Bristlecone pine trees, the eponymous subject of Matthew Day Jackson’s large-scale painting Bristlecone Pine (after CDF) (2022), are recognized as the world’s longest-living organism; one of these trees, growing on a hillside in Northern California, has been dated to over 4,700 years old, roughly the same age as the Pyramids of Giza. Jackson’s painting characterizes the hallowed longevity of this species, capturing its gnarled, barren structure in a style that recalls the gothic forests of German Romanticism. The title refers to Caspar David Friedrich, the 19th century German Romantic period’s most enduring painter, lionized for his depictions of both isolation and the sublime in his landscapes; Jackson’s nominal tree recalls Friedrich’s eerie woods, and the foreboding sky of Bristlecone Pine (after CDF) is in the genealogy of intense atmospheres characteristic of Friedrich’s oeuvre. The dramatic gestures drawn from Friedrich’s paintings heighten the theatricality and potential energy of the painting, implying the immediacy of implicit events—whether meteorological, terrestrial, or metaphysical—to come.

Notably, Jackson’s subject has lost its needles and cones, prophetic of its age and the threat of death, which for this species could take thousands of years. Jackson’s textural layers build upon one another, as do the concentric rings that signify years in the life of trees. Illuminating the central tree, overlapping moons awash in traditionally sunset hues crowd the sky, all of which is rendered in Jackson’s signature topographical lunar texture, resembling the peaks and craters of the moon’s surface. Born and raised in California, Jackson bridges his varied interests, from the fraught history of the American West to the Apollo 11 moon landing, creating a science-fantasy-historical narrative in Bristlecone Pine (after CDF) that engages in dialogue with Friedrich, masterfully bridging the German Romantic period, and 20th century Surrealism. Jackson’s resonant, otherworldly paintings marry celestial, terrestrial, and fantastic elements, culminating in the dreamlike scientific fantasy of Bristlecone Pine (after CDF).


All Works

Alexander Calder,
1960, Sheet metal, brass, wire, and paint, 20-1/2" × 18-1/2" × 11" (52.1 cm × 47 cm × 27.9 cm)
Mary Corse,
Untitled (White Inner Band with White Sides, Beveled),
2023, Glass microspheres in acrylic on canvas, 50" × 50" × 4" (127 cm × 127 cm × 10.2 cm)
Huong Dodinh,
K.A. 158,
2012, Organic binders and natural pigments on canvas mounted on wood, 98 cm × 98 cm (38-9/16" × 38-9/16")
Coded Nature 1-1
2022, 1 LG OLED 4K screen, 47-13/16" × 27" × 7-1/8" (121.4 cm × 68.6 cm × 18.1 cm), overall
Torkwase Dyson,
Indeterminacy #2 (Black Compositional Thought),
2022, acrylic, wood, and graphite on canvas, 8' × 66" × 6" (243.8 cm × 167.6 cm × 15.2 cm)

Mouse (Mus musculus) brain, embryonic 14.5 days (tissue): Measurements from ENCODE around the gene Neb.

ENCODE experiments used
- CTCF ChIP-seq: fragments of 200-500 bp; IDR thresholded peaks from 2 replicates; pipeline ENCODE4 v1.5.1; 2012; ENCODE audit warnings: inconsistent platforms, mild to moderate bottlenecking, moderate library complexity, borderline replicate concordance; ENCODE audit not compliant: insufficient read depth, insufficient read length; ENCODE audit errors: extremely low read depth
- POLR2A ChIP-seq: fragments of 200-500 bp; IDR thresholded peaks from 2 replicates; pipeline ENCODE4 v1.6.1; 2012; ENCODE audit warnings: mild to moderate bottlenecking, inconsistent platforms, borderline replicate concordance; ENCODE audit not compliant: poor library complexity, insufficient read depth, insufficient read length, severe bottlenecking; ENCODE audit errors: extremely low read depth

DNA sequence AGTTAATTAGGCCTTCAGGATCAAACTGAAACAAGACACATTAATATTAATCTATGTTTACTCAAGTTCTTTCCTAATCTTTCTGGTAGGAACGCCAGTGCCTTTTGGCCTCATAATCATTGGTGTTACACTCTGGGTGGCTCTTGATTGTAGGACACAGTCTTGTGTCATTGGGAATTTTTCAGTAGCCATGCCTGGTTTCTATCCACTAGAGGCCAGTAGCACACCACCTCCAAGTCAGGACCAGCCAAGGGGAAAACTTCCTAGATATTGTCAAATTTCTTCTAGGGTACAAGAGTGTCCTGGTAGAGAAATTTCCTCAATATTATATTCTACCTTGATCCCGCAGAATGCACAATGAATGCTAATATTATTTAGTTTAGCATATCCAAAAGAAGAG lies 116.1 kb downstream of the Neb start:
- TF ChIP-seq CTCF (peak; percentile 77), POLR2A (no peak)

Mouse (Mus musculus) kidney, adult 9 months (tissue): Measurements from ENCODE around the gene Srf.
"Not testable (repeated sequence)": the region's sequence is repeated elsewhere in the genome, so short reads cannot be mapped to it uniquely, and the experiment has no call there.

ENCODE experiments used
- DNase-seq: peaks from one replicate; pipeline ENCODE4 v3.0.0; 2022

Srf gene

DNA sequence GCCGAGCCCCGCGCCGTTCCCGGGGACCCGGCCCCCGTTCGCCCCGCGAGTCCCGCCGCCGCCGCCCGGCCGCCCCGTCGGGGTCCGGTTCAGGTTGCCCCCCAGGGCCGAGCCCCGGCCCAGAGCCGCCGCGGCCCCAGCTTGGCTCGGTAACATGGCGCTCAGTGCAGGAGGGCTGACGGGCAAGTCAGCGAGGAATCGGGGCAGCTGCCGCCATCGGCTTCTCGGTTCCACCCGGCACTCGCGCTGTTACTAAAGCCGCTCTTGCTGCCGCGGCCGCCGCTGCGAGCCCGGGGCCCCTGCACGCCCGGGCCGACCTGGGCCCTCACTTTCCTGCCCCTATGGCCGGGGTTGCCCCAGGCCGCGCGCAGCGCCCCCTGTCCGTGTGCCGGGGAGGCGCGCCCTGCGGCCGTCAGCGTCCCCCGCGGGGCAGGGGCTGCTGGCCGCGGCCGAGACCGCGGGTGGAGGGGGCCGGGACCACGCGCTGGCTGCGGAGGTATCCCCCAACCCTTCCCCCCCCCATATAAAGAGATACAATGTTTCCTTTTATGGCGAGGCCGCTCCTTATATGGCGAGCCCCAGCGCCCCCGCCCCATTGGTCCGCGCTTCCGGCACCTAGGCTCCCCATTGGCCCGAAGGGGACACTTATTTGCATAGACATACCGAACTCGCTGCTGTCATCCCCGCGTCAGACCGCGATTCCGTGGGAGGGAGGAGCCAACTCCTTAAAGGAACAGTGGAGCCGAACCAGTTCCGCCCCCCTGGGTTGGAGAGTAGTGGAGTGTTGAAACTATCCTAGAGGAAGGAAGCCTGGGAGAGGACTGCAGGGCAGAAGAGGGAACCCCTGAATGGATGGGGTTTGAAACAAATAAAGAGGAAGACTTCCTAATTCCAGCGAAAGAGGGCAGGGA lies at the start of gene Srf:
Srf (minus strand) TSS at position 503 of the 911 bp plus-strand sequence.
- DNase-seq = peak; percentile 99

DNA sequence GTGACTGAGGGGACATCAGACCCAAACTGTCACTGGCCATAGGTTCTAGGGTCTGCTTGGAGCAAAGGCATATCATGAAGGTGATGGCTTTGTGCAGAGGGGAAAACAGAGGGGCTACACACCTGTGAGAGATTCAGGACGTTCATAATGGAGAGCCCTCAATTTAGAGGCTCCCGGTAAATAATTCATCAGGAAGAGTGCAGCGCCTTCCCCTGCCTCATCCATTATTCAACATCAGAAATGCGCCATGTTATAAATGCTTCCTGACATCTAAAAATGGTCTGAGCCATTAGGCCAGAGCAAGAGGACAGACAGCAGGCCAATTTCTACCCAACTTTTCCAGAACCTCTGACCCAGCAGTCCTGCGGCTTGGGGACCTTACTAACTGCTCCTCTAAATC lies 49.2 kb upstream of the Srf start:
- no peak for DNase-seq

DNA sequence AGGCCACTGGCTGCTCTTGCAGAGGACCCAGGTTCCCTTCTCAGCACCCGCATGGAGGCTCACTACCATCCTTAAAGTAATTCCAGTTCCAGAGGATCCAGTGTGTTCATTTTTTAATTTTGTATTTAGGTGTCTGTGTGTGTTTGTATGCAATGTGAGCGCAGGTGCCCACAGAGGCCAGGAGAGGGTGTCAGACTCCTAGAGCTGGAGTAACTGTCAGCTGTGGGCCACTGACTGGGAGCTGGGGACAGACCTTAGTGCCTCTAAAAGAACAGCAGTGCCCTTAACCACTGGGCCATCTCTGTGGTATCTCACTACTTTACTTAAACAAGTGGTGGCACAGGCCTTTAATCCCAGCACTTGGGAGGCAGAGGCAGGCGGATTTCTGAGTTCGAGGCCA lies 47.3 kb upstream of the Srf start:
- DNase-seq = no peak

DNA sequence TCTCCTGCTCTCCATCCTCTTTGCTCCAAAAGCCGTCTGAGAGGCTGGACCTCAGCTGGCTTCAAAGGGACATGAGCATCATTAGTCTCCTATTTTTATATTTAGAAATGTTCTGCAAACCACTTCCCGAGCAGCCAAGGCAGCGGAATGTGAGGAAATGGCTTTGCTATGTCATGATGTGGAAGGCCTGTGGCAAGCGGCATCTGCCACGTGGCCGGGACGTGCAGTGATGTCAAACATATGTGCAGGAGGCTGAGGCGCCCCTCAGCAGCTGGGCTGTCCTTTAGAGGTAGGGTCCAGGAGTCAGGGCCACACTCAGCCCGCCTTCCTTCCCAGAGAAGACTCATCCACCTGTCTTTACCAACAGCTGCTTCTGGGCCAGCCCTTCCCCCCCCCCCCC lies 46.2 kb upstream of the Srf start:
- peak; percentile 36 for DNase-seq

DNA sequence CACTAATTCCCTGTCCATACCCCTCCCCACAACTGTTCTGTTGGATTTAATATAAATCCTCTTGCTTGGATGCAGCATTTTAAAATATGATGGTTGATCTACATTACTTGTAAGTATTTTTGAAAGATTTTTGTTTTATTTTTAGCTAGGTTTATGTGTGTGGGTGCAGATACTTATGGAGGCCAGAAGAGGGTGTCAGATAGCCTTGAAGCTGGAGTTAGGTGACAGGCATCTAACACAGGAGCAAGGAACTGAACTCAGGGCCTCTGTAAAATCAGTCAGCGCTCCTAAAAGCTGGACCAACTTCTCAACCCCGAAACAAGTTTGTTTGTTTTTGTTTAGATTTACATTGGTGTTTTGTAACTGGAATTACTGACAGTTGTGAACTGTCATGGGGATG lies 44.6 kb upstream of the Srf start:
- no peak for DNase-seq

Adrian Ghenie,
The Sunflowers in 2022
2023, oil on canvas, 200 cm × 200 cm (78-3/4" × 78-3/4") 203.4 cm × 203.4 cm × 7 cm (80-1/16" × 80-1/16" × 2-3/4"), framed
Matthew Day Jackson,
Bristlecone Pine (after CDF)
2022, wood, acrylic paint, urethane plastic, fiberglass, bismuth, stainless steel frame, 81-1/4" × 57-1/2" × 2" (206.4 cm × 146.1 cm × 5.1 cm)
The Wrinkles of the city, Los Angeles, Jim Budman, Venice, USA
2011, color print mounted on dibond, 48-7/8" × 74" (124.1 cm × 188 cm)
Glenn Kaino,
Sites of Knowing, Episode 3: With cities, it is as with dreams. I took Kaneda's bike and grabbed T'Challa and we crossed the bridge with John and Gerry.,
2023, mixed media, 50" × 50" × 5-1/2" (127 cm × 127 cm × 14 cm)
Acaye Kerunen,
Waanie Ee! (We Are Here),
2021, Mixed Media, 55 cm × 41 cm × 33 cm (21-5/8" × 16-1/8" × 13")
Kohei Nawa,
2021, mixed media, 228 mm × 240 mm × 240 mm (9" × 9-7/16" × 9-7/16")
Maya Lin,
Silver Niagara,
2012-2013, recycled silver, 48-1/8" x 75" x 1/2" (122.2 cm x 190.5 cm x 1.3 cm)
Robert Longo,
Study of Ghost Stadium
2022, Ink and charcoal on vellum, image, 16-5/16" × 33" (41.4 cm × 83.8 cm) framed, 31" × 46-3/8" (78.7 cm × 117.8 cm)
Robert Longo,
Untitled (Iceberg)
2022, charcoal on paper, 70" × 120" (177.8 cm × 304.8 cm) 75" × 125" (190.5 cm × 317.5 cm), framed
Agnes Martin,
Untitled #4,
1996, acrylic and graphite on canvas, 60 x 60" (152.4 x 152.4 cm)
Beatriz Milhazes,
Mistura Sagrada,
2022, acrylic on canvas, 87" × 118-7/16" (221 cm × 300.8 cm)
Maysha Mohamedi,
The Afterlife II
2023, oil on canvas, 33" × 28" (83.8 cm × 71.1 cm)
Yoshitomo Nara,
Remember BTB,
2020, acrylic and colored pencil on collaged paper and cardboard, 48-5/8" × 44-1/2" (123.5 cm × 113 cm)
Thomas Nozkowski,
Untitled (9-5),
2011, oil on linen on panel, 22" x 28" (55.9 cm x 71.1 cm)
Qiu Xiaofei,
Nine Orifices,
2014, acrylic on canvas, 200 cm x 200 cm (78-3/4" x 78-3/4")
Marina Perez Simão,
2022, oil on canvas, 23-5/8" × 19-11/16" (60 cm × 50 cm)
Mika Tajima,
Art d'Ameublement (Falaise d'Entrecasteaux),
2023, spray acrylic, thermoformed PETG, 44" × 33" × 2" (111.8 cm × 83.8 cm × 5.1 cm)
Hank Willis Thomas,
7 Blue Bars,
2023, Mixed media including US flags, 51" × 27-7/8" (129.5 cm × 70.8 cm), unframed 57-1/8" × 34" × 2" (145.1 cm × 86.4 cm × 5.1 cm), framed
John Wesley,
Afternoon Sail at the Edge of the World,
1978, acrylic on canvas, 48" × 60" (121.9 cm × 152.4 cm)
Fred Wilson,
Dramatis Personae,
2022, Murano glass and light bulbs, 47-1/4" × 43-5/16" × 43-5/16" (120 cm × 110 cm × 110 cm)